Rhode Island-based offshore wind developer Deepwater Wind submitted an application to the Bureau of Ocean Energy Management, Regulation and Enforcement (BOEMRE) to build the largest offshore wind project in the United States: a 200 turbine, 1,000-megawatt offshore wind project in Rhode Island Sound. The project, called the Deepwater Wind Energy Center, also includes a proposal for an undersea transmission network designed to stretch from Massachusetts to New York. The turbines and installation would cost an estimated $4.5 billion to $5 billion, and the transmission system will cost an additional $500 million to $1 billion.
If approved, the Deepwater Wind Energy Center will be installed in four phases, with construction starting in 2014. The first 50-turbine phase will go on line in 2015 with additional construction phases to follow.
The Deepwater Wind Energy Center proposal replaces Deepwater Wind’s 2008 proposal to construct a 350-megawatt, 100-turbine project. Deepwater Wind reports that the aggressive new proposal was motivated by technological innovations that increase energy generation potential while diminishing costs, as well as DOI’s recently announced "Smart from the Start” regulatory initiative.
Diminished timelines for regulatory approvals may help to overcome investor reluctance. Regulators previously predicted time frames of 7 to 9 years before an offshore wind project could be brought online. Investors typically shy away from projects with start-up timelines longer than (at the most) 5-6 years. Deepwater Wind, along with most U.S. offshore wind developers, has lauded the proposed revisions to the regulatory process under the Smart from the Start program which among other things, promises expedite permitting for qualifying offshore renewable energy projects and may enable regulators to issue the first submerged land leases to developers by late 2011 or early 2012. See also here.
In addition, technological improvements to wind turbines have the potential to materially impact economy of scale analysis of offshore wind projects and make larger projects far more cost-effective. Here, Deepwater’s 200-turbine plan will produce more than triple the energy wattage than the 100-turbine plan. This is in part due to innovations in turbine design. While most existing European and Asian offshore wind installations have used 3 to 3.6 megawatt turbines, manufacturers (including Areva Renewables and REpower Systems) have now made 5 and 6-megawatt turbines available.
Using larger turbines improves the economies of scale for developers like Deepwater Wind and can translate into better pricing for rate-payers. Deepwater Wind CEO Bill Moore has predicted that the 200-turbine project will be more cost-effective than Deepwater’s much smaller Block Island wind farm (turbines, wattage) and could reduce prices a third lower than the 24.4 cents/kWh rate set under Deepwater Wind’s Block Island project power purchase agreement with National Grid. “This ‘second generation’ of offshore wind farms will be larger and farther from shore, and will produce lower priced power, using more advanced technology than the offshore projects announced to date. We expect the offshore wind industry in the United States to follow the European experience, where a more mature industry is building larger projects farther from shore,” Moore said in a press release.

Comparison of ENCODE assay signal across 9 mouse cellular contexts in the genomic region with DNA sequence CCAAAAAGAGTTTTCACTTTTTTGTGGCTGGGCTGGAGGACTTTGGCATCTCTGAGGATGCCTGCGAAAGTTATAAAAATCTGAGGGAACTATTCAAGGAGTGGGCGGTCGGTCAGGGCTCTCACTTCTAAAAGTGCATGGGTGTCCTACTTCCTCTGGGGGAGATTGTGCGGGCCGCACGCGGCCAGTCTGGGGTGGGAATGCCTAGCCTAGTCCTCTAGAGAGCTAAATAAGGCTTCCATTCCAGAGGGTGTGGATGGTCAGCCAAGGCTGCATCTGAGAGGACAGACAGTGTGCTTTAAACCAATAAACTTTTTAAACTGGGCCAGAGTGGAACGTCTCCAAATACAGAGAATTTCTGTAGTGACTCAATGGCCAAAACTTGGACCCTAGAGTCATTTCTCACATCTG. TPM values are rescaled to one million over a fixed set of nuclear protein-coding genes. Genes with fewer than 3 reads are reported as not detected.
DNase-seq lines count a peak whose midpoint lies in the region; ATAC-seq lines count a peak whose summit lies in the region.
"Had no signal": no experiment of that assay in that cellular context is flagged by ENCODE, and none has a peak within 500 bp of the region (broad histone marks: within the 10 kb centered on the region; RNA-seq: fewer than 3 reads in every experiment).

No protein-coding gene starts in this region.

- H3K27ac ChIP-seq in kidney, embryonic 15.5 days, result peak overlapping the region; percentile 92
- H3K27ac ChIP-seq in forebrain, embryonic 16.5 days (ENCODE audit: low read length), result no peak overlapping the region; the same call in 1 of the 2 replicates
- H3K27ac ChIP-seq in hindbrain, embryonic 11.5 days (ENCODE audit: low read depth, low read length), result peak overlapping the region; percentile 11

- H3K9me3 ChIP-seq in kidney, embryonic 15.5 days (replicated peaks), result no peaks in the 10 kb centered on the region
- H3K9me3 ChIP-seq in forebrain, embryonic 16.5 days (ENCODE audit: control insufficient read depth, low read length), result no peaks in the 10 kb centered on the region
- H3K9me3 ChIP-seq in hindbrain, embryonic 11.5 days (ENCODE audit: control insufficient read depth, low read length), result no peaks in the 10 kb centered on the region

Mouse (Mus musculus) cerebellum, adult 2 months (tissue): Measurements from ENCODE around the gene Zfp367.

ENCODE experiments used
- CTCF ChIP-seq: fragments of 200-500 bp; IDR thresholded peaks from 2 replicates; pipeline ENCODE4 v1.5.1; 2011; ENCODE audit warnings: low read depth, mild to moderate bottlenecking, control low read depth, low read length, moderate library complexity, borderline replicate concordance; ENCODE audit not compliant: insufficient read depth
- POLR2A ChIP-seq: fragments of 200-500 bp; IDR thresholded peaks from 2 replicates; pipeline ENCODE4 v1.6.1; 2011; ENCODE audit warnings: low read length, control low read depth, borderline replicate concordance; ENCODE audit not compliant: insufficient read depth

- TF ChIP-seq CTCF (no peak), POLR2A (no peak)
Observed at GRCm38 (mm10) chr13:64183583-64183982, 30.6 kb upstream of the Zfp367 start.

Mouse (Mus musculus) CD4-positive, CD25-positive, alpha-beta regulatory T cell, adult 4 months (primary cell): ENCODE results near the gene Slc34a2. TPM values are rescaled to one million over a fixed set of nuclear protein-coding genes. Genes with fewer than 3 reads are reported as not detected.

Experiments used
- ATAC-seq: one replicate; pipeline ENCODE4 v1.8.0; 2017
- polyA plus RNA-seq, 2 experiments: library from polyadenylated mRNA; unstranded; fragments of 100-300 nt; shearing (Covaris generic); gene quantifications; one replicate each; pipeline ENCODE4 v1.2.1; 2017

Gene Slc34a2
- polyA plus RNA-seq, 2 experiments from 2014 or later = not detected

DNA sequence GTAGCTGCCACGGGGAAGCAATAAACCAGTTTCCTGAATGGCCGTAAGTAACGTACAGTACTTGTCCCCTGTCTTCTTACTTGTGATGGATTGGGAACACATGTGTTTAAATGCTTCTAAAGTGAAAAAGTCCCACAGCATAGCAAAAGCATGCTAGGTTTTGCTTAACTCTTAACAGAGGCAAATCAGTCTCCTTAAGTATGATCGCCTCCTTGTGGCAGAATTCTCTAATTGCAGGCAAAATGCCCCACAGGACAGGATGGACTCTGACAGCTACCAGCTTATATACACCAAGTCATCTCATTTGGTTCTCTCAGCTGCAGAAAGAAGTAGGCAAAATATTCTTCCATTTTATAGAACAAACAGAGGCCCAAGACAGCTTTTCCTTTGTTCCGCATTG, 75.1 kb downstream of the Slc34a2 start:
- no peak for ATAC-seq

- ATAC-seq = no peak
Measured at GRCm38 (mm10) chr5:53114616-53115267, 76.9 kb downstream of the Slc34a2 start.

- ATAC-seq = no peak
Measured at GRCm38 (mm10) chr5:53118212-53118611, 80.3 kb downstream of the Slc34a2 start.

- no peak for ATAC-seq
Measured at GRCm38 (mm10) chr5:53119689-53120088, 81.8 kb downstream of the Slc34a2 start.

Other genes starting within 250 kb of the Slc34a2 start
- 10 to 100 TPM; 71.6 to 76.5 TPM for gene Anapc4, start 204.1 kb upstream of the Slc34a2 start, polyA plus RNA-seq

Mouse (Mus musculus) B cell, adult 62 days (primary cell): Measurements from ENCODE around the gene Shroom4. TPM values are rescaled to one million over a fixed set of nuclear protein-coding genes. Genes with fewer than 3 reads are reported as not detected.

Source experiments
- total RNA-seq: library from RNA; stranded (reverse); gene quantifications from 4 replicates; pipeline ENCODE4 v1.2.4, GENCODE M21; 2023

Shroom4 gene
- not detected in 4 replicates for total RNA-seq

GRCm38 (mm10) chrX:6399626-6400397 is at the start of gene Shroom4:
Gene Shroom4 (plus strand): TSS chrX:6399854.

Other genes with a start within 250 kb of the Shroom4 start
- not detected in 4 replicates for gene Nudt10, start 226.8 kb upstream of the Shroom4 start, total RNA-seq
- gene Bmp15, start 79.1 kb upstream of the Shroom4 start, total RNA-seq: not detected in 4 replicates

Provided the project obtains a myriad of state and federal regulatory approvals, the Deepwater Wind Energy Center will be located in a 270 square-mile area between Rhode Island and Massachusetts in federal waters directly south of Sakonnet Point between Block Island to the west and Martha’s Vineyard to the northeast. This area is subject to a Memorandum of Understanding between the states of Massachusetts and Rhode Island, and is referred to as the “area of mutual interest.” The proposed project area is consistent with Rhode Island’s recently issued and approved Special Area Management Plan (SAMP)—essentially, an ocean-zoning plan designed to identify and protect fishing grounds, shipping lanes and glacial rock formations. Deepwater Wind submitted an application for a submerged land lease on the area of mutual interest in October 2010.
The multi-state transmission network, known as the New England-Long Island Interconnector (NELI) will extend from Massachusetts to New York and would enable Deepwater Wind to sell power to any of the states located along the seaboard where the network will be located including Connecticut, Massachusetts, New York and Rhode Island. The ability to distribute and sell energy to multiple states ensures that Deepwater will be able to sell all of the power produced by its project and also ensures that the investment cost of construction that is factored into power rates will not fall on ratepayers in Rhode Island alone.
As of this writing, it is not clear whether the NELI transmission system will ultimately interconnect with the planned Atlantic Wind Connection subsea transmission system which is planned to extend from New Jersey south to Virginia.